Companies

Liquidation firm calls for EoI in Nagpur-based AMNEPL

Venkatesh Ganesh Mumbai | Updated on August 26, 2019 Published on August 26, 2019

AMNEPL is a special purpose vehicle promoted by Abhijeet Group and Maharashtra Airport Development Company

Liquidation firm, Vinod Kothari Consultants, has called for Expressions of Interest (EoI) for 246 mega watt (MW) of stressed power plant of Nagpur-based Abhijeet MADC Nagpur Energy Private Limited (AMNEPL).

The bid has to be made for a minimum of Rs 446 crore ($67 million) and must be submitted by 28 August, said company officials.

AMNEPL is a special purpose vehicle promoted by Abhijeet Group and Maharashtra Airport Development Company. The former holds a 76 per cent stake in the SPV and MADC holds the remaining 24 per cent.

MADC or Maharashtra Airport Development Company was set up the state government to house an international cargo hub and a Special Economic Zone (SEZ). The four power plants of AMNEPL, with 61.5 MW capacity are up for grabs.

Abhijeet Group - alleged beneficiaries of controversial coal block allotments

The plant had been operational since 2011. But, the operations were suspended from January 2014 onward as the company could not run the plant. They had to make considerably high interest payments, as a result of soaring debt.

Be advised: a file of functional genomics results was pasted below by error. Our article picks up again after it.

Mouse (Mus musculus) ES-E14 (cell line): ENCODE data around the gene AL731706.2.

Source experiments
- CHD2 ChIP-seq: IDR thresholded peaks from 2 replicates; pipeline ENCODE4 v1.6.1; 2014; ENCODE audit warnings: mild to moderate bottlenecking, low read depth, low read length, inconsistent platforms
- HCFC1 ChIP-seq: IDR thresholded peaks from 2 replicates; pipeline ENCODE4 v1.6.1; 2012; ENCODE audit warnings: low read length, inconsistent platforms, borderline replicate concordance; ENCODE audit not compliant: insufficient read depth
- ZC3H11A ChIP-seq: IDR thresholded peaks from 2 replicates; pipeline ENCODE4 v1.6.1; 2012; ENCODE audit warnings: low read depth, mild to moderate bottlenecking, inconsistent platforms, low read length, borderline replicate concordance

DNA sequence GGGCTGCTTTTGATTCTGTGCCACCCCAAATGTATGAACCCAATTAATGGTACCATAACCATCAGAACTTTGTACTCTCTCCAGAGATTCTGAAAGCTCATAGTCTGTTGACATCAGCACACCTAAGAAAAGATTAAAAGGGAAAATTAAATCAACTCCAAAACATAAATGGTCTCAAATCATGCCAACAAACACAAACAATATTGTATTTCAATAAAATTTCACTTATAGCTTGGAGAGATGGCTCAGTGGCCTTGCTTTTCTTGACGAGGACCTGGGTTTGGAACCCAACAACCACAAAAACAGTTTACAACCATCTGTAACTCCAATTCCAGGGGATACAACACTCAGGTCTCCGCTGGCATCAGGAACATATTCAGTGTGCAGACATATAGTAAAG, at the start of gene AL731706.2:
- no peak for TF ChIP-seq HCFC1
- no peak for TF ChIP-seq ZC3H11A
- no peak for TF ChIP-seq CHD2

Its lenders had referred the company to the corporate debt restructuring (CDR) cell, restructured its debt and was subsequently classified a non performing asset by Axis Bank, State Bank of Hyderabad, Bank of Maharashtra and UCO Bank.

Further, according to reports, Abhijeet Group was allegedly among the biggest beneficiaries of the controversial coal block allotments, as part of which the firm got blocks in Jharkhand and Chhattisgarh. Subsequently, the coal mining licenses granted to the company between 2004 and 2009 were canceled as part of an industry-wide cancellation of coal mining licenses, due to alleged corruption charges.

However, the liquidation order from the court has specified that the project is a going concern.

A going concern is an accounting term that refers to a company's ability to make enough money to survive or avoid bankruptcy. If a business is not a going concern, it means it's gone bankrupt and its assets gets liquidated.

Since the government ushered in Insolvency and Bankruptcy Code (IBC) in December 2016, nearly 1500 corporate debts have been brought before CIRP. 142 corporate debts have already been closed, while 63 have been withdrawn. Additionally, 302 cases have ended in liquidation, while the resolution plans have been approved in 72 cases. However, industry watchers opine that the pace has been slow due to many factors ranging from lack of qualified liquidation professionals to infrastructure such as courts.

Published on August 26, 2019
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